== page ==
Poem Nettles

Topics: Poetry, Stanza, Rhyme Pages: 3 (1253 words) Published: November 26, 2012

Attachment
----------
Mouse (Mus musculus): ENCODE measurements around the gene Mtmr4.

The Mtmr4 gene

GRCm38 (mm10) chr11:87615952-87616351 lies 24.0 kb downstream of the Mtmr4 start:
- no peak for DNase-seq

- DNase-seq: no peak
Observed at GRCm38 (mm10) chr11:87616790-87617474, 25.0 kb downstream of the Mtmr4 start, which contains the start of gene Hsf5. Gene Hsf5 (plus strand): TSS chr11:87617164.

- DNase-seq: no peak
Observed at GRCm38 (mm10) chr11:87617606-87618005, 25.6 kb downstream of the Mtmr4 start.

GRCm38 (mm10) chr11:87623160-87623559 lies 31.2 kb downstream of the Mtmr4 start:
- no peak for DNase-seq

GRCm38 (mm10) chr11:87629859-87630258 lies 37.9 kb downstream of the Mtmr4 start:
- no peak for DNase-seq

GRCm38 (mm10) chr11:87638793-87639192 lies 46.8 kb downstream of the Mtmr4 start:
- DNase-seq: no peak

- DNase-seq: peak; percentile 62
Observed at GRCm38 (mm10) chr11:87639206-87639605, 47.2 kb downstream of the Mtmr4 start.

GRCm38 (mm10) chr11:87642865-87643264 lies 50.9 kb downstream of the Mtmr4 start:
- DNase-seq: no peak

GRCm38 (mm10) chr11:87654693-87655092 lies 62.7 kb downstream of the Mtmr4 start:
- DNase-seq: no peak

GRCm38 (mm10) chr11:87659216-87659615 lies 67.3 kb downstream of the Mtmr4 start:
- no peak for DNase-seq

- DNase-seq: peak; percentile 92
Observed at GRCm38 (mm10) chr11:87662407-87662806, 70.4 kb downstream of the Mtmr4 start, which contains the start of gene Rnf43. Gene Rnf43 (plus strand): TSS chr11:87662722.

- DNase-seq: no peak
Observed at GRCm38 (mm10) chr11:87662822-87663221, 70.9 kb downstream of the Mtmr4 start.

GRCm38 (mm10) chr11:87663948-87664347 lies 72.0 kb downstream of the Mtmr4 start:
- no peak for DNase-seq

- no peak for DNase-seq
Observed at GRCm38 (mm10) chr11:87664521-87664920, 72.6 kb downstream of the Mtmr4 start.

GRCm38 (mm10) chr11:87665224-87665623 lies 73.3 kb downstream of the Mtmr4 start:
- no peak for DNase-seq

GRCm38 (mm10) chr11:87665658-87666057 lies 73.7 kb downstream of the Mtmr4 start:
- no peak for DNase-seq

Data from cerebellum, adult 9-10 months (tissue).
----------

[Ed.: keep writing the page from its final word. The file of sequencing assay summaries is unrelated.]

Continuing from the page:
When analysing poems 'Netttles' and 'born yesterday', both are similar in how they show a parents love and responsibility for a child. While 'Nettles' highlights the anxieties that a parent has for their child, the latter deals with the hopes a parent can wish upon their child. Both use various language techniques and structure to convey how parents can have different ways of expressing their relationship and love for a child. Born yesterday depicts this love for a newborn baby, but this poem is written in a more hopeful, unconventional manner. The first stanza of Born Yesterday highlights his views of what “the others*( seeming to mean most people) hope for in a newborn, which comes across as fairly sarcastic and almost as if he despises upon this general opinion of your child having the best things that life can offer. This sarcasm or mocking appears to be shown in the line “running off a spring of innocence and love”. In the fourth line he uses the term “usual stuff , which further highlights this negative opinion as Larkin seems to think they are boring and non-realistic. His love for this baby is comes across in a specific way and is fairly unusual almost as if he is just writing it in hope, for example in the last line of the first stanza “well, you're a lucky girl” These unconventional aspirations continue into the second and final stanza where he gives a more personal view on how he would like to see this child grow up. Despite the repetition of negatives that he uses such as towards the end its still clear that he cares deeply about this child's future as it is still written with positive hopes. The oxymoron on the third line “An average of talents”, expresses that someone that is not at rock bottom but still not having many luxuries at the same time can result in the baby having a happy life, and this sums up the overall message that Larkin is getting across to the audience. This can even be seen before on the second line where it could be said to...
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